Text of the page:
1. The copper content of duodenal juice obtained during secretin-pancreozymin tests has been compared in 12 healthy volunteers and 12 patients with chronic pancreatitis in whom normal gall-bladder function was confirmed by oral cholecystography. Of the 12 chronic pancreatitis patients 10 had not received any pancreatic supplement, one was on supplements for 10 years and one for 2 years.
2. In the control subjects the output of copper secretion into the duodenum displayed two phases: a sharp increase in the first 10 min after secretin [intravenous injection of 2 Crick-Harper-Raper units/kg of secretin (Boots)] and a second sharp rise in the first 10 min after pancreozymin [intravenous injection of 2 Crick-Harper-Raper units/kg of pancreozymin (Boots)].
3. In patients with chronic pancreatitis the pattern of copper secretion was similar to that of control subjects, but in the first 10 min after secretin the output of copper was significantly higher (P < 0.001). The post-secretin output of bilirubin was also higher in chronic pancreatitis (P < 0.02), but the volume of duodenal juice (P < 0.01), the outputs of bicarbonate (P < 0.001) and trypsin (0.05 < P < 0.1) were reduced compared with those of control subjects. The parallel increases in outputs of bilirubin and copper suggested that bile was the source of the increased copper in this group.
4. In the two chronic pancreatitis patients who received pancreatic supplements the post-secretin copper outputs were within normal limits. In a further group of five chronic pancreatitis patients who had been taking pancreatic supplements for many years the post-secretin copper output was not only less than in untreated chronic pancreatitis patients (P < 0.001), but less than in control subjects (P < 0.005). The output of bilirubin was similarly reduced (P < 0.01 and < 0.02 respectively).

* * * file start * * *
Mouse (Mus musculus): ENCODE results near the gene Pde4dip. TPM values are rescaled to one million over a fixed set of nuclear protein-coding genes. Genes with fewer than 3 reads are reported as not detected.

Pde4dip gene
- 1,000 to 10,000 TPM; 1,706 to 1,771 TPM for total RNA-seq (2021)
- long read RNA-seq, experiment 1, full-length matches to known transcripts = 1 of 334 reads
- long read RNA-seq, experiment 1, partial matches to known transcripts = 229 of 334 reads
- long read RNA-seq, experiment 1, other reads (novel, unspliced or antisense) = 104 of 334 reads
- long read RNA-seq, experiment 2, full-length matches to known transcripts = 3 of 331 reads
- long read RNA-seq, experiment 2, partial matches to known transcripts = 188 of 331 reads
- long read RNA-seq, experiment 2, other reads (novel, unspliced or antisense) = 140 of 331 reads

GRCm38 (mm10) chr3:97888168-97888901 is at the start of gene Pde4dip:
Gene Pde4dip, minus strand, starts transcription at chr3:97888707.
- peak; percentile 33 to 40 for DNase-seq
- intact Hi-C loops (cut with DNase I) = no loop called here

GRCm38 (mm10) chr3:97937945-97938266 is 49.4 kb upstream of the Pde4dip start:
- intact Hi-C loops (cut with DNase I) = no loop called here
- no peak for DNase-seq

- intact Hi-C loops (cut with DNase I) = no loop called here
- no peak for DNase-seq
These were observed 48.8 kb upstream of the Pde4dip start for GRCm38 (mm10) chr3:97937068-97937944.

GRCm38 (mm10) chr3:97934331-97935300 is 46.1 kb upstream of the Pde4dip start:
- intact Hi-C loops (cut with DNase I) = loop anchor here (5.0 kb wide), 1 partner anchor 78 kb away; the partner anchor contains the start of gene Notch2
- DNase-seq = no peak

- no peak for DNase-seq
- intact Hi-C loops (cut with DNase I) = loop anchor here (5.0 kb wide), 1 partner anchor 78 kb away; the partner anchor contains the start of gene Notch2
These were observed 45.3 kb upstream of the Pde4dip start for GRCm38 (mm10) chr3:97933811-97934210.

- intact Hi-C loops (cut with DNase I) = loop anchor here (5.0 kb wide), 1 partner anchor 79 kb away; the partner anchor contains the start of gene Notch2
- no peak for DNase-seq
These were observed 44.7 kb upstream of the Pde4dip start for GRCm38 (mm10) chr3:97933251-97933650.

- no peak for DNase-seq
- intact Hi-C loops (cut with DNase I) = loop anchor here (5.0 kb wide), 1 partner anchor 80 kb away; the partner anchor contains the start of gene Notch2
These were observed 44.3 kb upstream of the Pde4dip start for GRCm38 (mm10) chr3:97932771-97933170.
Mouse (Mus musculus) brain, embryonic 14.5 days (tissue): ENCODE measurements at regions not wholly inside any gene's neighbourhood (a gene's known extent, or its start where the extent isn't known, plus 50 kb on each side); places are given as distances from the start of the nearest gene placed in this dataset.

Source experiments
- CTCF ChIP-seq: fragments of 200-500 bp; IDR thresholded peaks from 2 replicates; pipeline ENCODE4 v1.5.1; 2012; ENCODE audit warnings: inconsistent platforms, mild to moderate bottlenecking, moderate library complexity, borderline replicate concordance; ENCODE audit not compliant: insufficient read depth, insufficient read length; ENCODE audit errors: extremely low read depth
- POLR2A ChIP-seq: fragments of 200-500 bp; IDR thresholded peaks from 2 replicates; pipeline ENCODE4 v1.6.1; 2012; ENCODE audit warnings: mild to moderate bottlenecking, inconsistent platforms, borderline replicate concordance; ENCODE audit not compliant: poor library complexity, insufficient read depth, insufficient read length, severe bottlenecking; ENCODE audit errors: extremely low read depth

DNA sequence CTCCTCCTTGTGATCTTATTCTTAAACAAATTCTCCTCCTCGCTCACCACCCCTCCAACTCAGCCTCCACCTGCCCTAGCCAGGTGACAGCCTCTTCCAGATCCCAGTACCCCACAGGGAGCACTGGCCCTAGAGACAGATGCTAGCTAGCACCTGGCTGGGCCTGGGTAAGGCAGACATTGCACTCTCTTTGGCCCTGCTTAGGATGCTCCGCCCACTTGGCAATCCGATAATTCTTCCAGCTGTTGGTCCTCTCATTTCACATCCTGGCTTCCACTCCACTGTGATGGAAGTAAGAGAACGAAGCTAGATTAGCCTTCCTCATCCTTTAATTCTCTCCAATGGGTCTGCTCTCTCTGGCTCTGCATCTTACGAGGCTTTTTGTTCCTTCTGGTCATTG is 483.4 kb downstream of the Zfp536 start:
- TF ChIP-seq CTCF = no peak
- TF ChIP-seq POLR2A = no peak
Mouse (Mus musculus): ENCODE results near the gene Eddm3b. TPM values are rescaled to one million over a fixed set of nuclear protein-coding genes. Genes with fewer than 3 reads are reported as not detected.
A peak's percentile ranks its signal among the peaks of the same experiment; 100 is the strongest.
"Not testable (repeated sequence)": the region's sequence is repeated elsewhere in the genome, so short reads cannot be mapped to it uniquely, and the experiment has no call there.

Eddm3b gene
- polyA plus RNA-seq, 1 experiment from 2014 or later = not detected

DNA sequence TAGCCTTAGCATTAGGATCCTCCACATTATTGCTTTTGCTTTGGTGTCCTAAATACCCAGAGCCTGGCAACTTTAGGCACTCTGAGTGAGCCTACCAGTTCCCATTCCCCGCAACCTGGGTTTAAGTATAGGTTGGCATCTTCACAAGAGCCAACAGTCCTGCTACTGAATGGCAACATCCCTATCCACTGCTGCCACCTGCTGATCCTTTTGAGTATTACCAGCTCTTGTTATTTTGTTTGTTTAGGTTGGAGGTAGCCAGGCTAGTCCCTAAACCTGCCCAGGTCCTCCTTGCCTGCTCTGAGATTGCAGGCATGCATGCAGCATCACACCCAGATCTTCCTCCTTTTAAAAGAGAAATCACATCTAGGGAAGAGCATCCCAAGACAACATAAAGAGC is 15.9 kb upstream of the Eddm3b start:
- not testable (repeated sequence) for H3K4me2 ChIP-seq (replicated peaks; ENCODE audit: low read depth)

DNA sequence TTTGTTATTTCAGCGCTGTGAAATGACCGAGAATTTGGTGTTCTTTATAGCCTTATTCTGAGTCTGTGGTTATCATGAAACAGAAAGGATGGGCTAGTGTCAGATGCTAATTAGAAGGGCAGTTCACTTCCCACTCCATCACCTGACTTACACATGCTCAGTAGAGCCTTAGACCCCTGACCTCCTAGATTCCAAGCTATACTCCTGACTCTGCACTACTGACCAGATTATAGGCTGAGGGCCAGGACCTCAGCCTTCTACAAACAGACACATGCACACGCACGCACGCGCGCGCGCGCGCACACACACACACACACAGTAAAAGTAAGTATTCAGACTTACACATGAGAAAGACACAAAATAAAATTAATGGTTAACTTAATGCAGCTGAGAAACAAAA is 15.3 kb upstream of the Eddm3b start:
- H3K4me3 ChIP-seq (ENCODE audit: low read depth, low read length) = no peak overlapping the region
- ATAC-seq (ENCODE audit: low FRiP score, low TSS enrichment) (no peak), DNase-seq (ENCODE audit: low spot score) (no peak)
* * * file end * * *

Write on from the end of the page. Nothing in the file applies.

5. Since bile is the major route for disposal of absorbed copper and since, under normal steady-state conditions, biliary copper excretion provides an index of copper absorption, our data suggest differences in long-term copper absorption between untreated and treated chronic pancreatitis patients. A component in pancreatic juice may therefore limit copper absorption under normal circumstances. Untreated chronic pancreatitis patients (who lack this factor) would absorb more copper, producing, over many years, an increase in hepatic and whole-body copper content. Long-term feeding of pancreatic supplements, by reducing copper absorption, would gradually deplete whole-body copper content.